Validity of Agreements

At Maslan, Maslan & Rothwell, P.A., we are not afraid to take on difficult cases and potentially create new law. A client contacted our office from another state that was facing potential child support arrears in excess of $70,000 and unpaid alimony in excess of $40,000. His ex wife claimed he was in contempt of a marital settlement and divorce decree that required him to pay child support and permanent alimony. He presented counsel with a signed agreement whereby his ex wife agreed to waive her permanent alimony award and future child support payments in exchange for him not exercising his visitation rights.

At trial, the ex wife admitted that there was an agreement but the court was concerned about Maryland Family Law Article 12-104(b) Modification of Child Support and the case of Harvey v. Marshall, 389 Md. 243, 884 A.2d. 1171 (2005) which provided that “the court may not retroactively modify a child support award prior to the date of filing of the motion for modification.” This statute and case stand for the proposition that 12-104 provides for a prohibition against retroactivity modifying or eliminating arrearages for child support.

In Maryland it is also well settled law that child support is absolute and cannot be waived by parents by an agreement. It is an alienable right enjoyed by the child for which not form of contract between the parents, nor change of domestic circumstances of either of them may effect.. Weaver v. Garrett, 13 Md.App. 283, 287, 282 A.2d., 509, 411 (1971).

The client had the signed agreement but was unrepresented by counsel and never filed a motion to modify the child support or alimony in the case. The Office of Child Support Enforcement started to collect child support, some years after the agreement was signed and had set a nominal amount of arrears. The client paid what was requested and the case was marked as closed when the minor child reached the age of majority at 18.

The ex wife presented no evidence at trial on what happened with the office of child support enforcement and the issue of arrears. She offered no testimony to contradict or challenge what the father had paid. The Court found that it was not terribly difficult to find a binding agreement between Mother and Father regarding alimony. The Court stated that the Court was not persuaded of any fraud or duress on Father’s part in getting mother to sign the agreement. The contract was supported by consideration, ie you stay away from child and I waive alimony. Mother did nothing after the agreement was signed.

The Court struggled with the child support issue. The Mother presented no evidence of any action for years to collect the claimed obligations of Father. She filed no contempt actions, and no explanation why the office of child support enforcement closed their file. The court stated that must be persuaded by the evidence and at least by a preponderance of same that father still owes years and years of back child support. The Court stated it was not persuaded by the evidence presented by Mother. The Court stated that there were too many unanswered questions and too many years which have ensued to find for the Mother.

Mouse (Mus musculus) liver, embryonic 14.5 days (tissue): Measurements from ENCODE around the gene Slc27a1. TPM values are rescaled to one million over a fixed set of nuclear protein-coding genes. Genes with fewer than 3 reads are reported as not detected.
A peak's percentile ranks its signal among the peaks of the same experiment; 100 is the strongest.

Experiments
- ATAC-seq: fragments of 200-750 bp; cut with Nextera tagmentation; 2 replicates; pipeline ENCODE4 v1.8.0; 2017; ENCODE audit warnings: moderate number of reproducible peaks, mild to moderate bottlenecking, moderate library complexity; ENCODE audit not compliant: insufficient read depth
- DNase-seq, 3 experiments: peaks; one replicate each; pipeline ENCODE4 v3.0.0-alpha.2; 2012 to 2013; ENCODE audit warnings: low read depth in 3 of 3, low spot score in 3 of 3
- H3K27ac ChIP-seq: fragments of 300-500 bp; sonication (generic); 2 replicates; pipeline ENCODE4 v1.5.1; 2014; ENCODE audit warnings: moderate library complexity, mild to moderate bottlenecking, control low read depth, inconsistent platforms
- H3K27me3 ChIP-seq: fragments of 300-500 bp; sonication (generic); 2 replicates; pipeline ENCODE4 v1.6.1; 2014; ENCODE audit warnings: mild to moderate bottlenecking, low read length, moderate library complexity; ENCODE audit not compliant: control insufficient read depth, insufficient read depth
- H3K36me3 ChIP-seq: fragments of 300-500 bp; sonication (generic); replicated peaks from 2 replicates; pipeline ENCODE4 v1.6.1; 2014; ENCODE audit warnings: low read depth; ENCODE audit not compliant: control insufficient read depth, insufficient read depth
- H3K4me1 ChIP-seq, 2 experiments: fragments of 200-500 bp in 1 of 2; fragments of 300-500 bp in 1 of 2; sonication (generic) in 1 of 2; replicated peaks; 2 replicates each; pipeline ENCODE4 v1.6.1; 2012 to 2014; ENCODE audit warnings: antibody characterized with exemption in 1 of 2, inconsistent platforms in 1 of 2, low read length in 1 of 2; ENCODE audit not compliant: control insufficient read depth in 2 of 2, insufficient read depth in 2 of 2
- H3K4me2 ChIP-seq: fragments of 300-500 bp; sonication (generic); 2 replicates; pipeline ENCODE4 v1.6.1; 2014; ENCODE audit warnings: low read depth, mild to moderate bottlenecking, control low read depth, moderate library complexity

This case was proof that a client with a simple agreement and a great story can be helped. The attorneys at Maslan, Maslan & Rothwell, P.A., have the experience and knowledge to present cases like this one in the Maryland Courts and achieve good results.

Alimony

In general, there are four types of alimony:

  • Temporary Alimony: Support ordered when the parties are separated prior to divorce. Also called alimony pendente lite which is Latin meaning “pending the suit”.
  • Rehabilitative Alimony: Support given to a lesser earning spouse for a period of time necessary to acquire work outside the home and become self sufficient.
  • Permanent Alimony: Support paid to the lesser earning spouse until the death of the payor, the death of the recipient, or the remarriage of the recipient.
  • Reimbursement Alimony: Support given as a reimbursement for expenses incurred by a spouse during the marriage (like educational expenses).

Alimony is considered a controversial area of the law due to the lack of a convincing legal theory as to why a spouse should continue to support a former spouse after the marriage has ended.  The fairness of permanent alimony in America has been questioned and the rise of an alimony reform movement has been documented in several recent articles in The Wall Street Journal, The New York Times, The Boston Globe, ABC News,and the Huffington Post and on National Public Radio. Alimony is considered one of the greatest sources of litigation in family law cases. Eighty percent of divorce cases involve a request for modification of alimony. The unpredictability of alimony awards makes settlement of this issue difficult. Divorce law in the U.S. was based on English Common Law, at a time when a woman gave up her personal property rights on marriage. Upon separation from marriage, the husband retained the right to the wife’s property, but, in exchange, had an ongoing responsibility to support the wife after dissolution of the marriage.  Alimony continued after Married Women’s Property Acts (1848), permitted divorced women to regain the property they owned before marriage, and disputed the notion that the support after divorce should not be necessary.

Prenup: Romance Killer or Responsible Legal Tool

When your partner suggests a prenuptial agreement, you might feel like they are saying “I have doubts about your true agenda as well as our ability to make this marriage work for the long haul”.   Because a prenuptial agreement only becomes valid during a divorce, broaching the subject can feel like a romance killer for the newly engaged couple.